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Background A modified theory of planned behaviour (acronym CASCADA) proposes that Conscious knowledge precedes a change in Attitude, which in turn precedes positive deviations from negative Subjective norms, intention to Change, perception of Agency to change, Discussion of possible action, and Action itself. We used this as a results chain to investigate gender-specific behaviour dynamics in chemical-free dengue prevention. Methods Secondary analysis of the Mexican arm of a cluster randomised controlled trial used household survey data on intermediate outcomes of dengue prevention behaviour. We used a matrix of odds ratios between outcomes, transformed to a symmetrical range (−1, 1), to compute fuzzy transitive closure of the results chain for control and intervention clusters, then for male and female respondents separately in each group. Transitive closure of a map computes the influence of each factor on each other factor, taking account of all influences in the system. Cumulative net influence was the sum of influences across the results chain. Results Responses of 5042 women and 1143 men in 45 intervention clusters contrasted with those of 5025 women and 1179 men in 45 control clusters. Control clusters showed a distal block (negative influence) in the results chain with a cumulative net influence of 0.88; intervention clusters showed no such block and a cumulative net influence of 1.92. Female control respondents, like the overall control picture, showed a distal block, whereas female intervention responses showed no such blocks (cumulative net influence 0.78 and 1.73 respectively). Male control respondents showed weak distal blocks. Male intervention responses showed several new negative influences and a reduction of cumulative net influence (1.38 in control and 1.11 in intervention clusters). Conclusions The overall influence of the intervention across the results chain fits with the trial findings, but is different for women and men. Among women, the intervention overcame blocks and increased the cumulative net influence of knowledge on action. Among men, the intervention did not reinforce prevention behaviour. This might be related to emphasis, during the intervention, on women’s participation and empowerment. The fuzzy transitive closure of the CASCADA map usefully highlights the differences between gender-specific results chains. Trial registration ISRCTN27581154.
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We discuss two ethical issues raised by Camino Verde, a 2011–2012 cluster-randomised controlled trial in Mexico and Nicaragua, that reduced dengue risk though community mobilisation. The issues arise from the approach adopted by the intervention, one called Socialisation of Evidence for Participatory Action. Community volunteer teams informed householders of evidence about dengue, its costs and the life-cycle of Aedes aegypti mosquitoes, while showing them the mosquito larvae in their own water receptacles, without prescribing solutions. Each community responded in an informed manner but on its own terms. The approach involves partnerships with communities, presenting evidence in a way that brings conflicting views and interests to the surface and encourages communities themselves to deal with the resulting tensions. One such tension is that between individual and community rights. This tension can be resolved creatively in concrete day-to-day circumstances provided those seeking to persuade their neighbours to join in efforts to benefit community health do so in an atmosphere of dialogue and with respect for personal autonomy. A second tension arises between researchers’ responsibilities for ethical conduct of research and community autonomy in the conduct of an intervention. An ethic of respect for individual and community autonomy must infuse community intervention research from its inception, because as researchers succeed in fostering community self-determination their direct influence in ethical matters diminishes. Trial registration: ISRCTN 27581154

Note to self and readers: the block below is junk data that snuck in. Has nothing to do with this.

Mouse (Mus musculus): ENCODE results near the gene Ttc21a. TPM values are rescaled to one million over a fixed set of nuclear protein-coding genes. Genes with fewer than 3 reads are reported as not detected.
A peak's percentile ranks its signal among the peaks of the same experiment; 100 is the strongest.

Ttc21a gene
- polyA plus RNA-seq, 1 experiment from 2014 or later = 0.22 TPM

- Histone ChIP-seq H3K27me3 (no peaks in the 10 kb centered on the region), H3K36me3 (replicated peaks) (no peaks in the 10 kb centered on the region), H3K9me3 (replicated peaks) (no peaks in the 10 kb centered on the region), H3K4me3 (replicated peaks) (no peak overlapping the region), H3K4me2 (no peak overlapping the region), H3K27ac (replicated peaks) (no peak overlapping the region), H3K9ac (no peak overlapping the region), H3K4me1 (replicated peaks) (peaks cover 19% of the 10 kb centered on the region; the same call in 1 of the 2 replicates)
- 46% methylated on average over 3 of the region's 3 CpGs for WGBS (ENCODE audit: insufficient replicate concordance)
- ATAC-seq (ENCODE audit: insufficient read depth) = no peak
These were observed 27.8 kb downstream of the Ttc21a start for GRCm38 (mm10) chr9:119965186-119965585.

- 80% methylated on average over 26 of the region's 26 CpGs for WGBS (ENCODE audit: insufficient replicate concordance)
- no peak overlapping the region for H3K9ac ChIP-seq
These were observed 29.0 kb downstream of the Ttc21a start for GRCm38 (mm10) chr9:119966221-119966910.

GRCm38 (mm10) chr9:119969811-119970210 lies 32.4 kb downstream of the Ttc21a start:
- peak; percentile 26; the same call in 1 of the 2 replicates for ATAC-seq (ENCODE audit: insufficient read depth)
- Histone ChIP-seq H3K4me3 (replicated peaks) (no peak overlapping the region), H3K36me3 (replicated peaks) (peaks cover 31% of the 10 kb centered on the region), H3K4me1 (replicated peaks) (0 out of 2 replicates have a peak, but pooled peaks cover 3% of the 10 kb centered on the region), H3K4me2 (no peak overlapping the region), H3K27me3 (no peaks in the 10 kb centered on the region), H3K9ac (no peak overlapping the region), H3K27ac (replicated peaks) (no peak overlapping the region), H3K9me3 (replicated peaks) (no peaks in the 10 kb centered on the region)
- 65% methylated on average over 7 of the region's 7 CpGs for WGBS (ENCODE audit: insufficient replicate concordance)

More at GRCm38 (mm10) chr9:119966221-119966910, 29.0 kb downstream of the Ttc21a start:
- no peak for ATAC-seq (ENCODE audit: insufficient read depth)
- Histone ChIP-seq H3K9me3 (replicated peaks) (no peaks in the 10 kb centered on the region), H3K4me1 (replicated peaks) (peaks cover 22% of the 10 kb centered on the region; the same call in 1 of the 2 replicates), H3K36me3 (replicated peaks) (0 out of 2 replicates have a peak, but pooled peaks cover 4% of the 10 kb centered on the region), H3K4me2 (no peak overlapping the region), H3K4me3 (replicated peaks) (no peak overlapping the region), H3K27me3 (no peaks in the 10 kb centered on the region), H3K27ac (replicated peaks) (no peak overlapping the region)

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Background In the Mexican state of Guerrero, some households place fish in water storage containers to prevent the development of mosquito larvae. Studies have shown that larvivorous fish reduce larva count in household water containers, but there is a lack of evidence about whether the use of fish is associated with a reduction in dengue virus infection. We used data from the follow up survey of the Camino Verde cluster randomised controlled trial of community mobilisation to reduce dengue risk to study this association. Methods The survey in 2012, among 90 clusters in the three coastal regions of Guerrero State, included a questionnaire to 10,864 households about socio-demographic factors and self-reported cases of dengue illness in the previous year. Paired saliva samples provided serological evidence of recent dengue infection among 4856 children aged 3–9 years. An entomological survey in the same households looked for larvae and pupae of Aedes aegypti and recorded presence of fish and temephos in water containers. We examined associations with the two outcomes of recent dengue infection and reported dengue illness in bivariate analysis and then multivariate analysis using generalized linear mixed modelling. Results Some 17% (1730/10,111) of households had fish in their water containers. The presence of fish was associated with lower levels of recent dengue virus infection in children aged 3–9 years (OR 0.64; 95% CI 0.45–0.91), as was living in a rural area (OR 0.57; 95% CI 0.45–0.71), and being aged 3–5 years (OR 0.65; 95% CI 0.51–0.83). Factors associated with lower likelihood of self-reported dengue illness were: the presence of fish (OR 0.79; 95% CI 0.64–0.97), and living in a rural area (OR 0.74; 95% CI 0.65–0.84). Factors associated with higher likelihood of self-reported dengue illness were: higher education level of the household head (OR 1.28; 95% CI 1.07–1.52), living in a household with five people or less (OR 1.33; 95% CI 1.16–1.52) and household use of insecticide anti-mosquito products (OR 1.68; 95% CI 1.47–1.92). Conclusions Our study suggests that fish in water containers may reduce the risk of dengue virus infection and dengue illness. This could be a useful part of interventions to control the Aedes aegypti vector.
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The data includes measures collected for the two experiments reported in “False-Positive Psychology” [1] where listening to a randomly assigned song made people feel younger (Study 1) or actually be younger (Study 2). These data are useful because they illustrate inflations of false positive rates due to flexibility in data collection, analysis, and reporting of results. Data are useful for educational purposes.
Clinical Trials Series: Comparative Effectiveness Studies and Patient Care Clinical trials of interventions in common practice can be built into the workflow of an electronic medical record. The authors review four such trials and highlight the strengths and weaknesses of this approach to gathering information.
Over the past 70 years, randomized, controlled trials (RCTs) have reshaped medical knowledge and practice. Popularized by mid-20th-century clinical researchers and statisticians aiming to reduce bias and enhance the accuracy of clinical experimentation, RCTs have often functioned well in that role. Yet the past seven decades also bear witness to many limitations of this new "gold standard." The scientific and political history of RCTs offers lessons regarding the complexity of medicine and disease and the economic and political forces that shape the production and circulation of medical knowledge. The Rise of RCTs Physicians and medical researchers have attempted for millennia . . .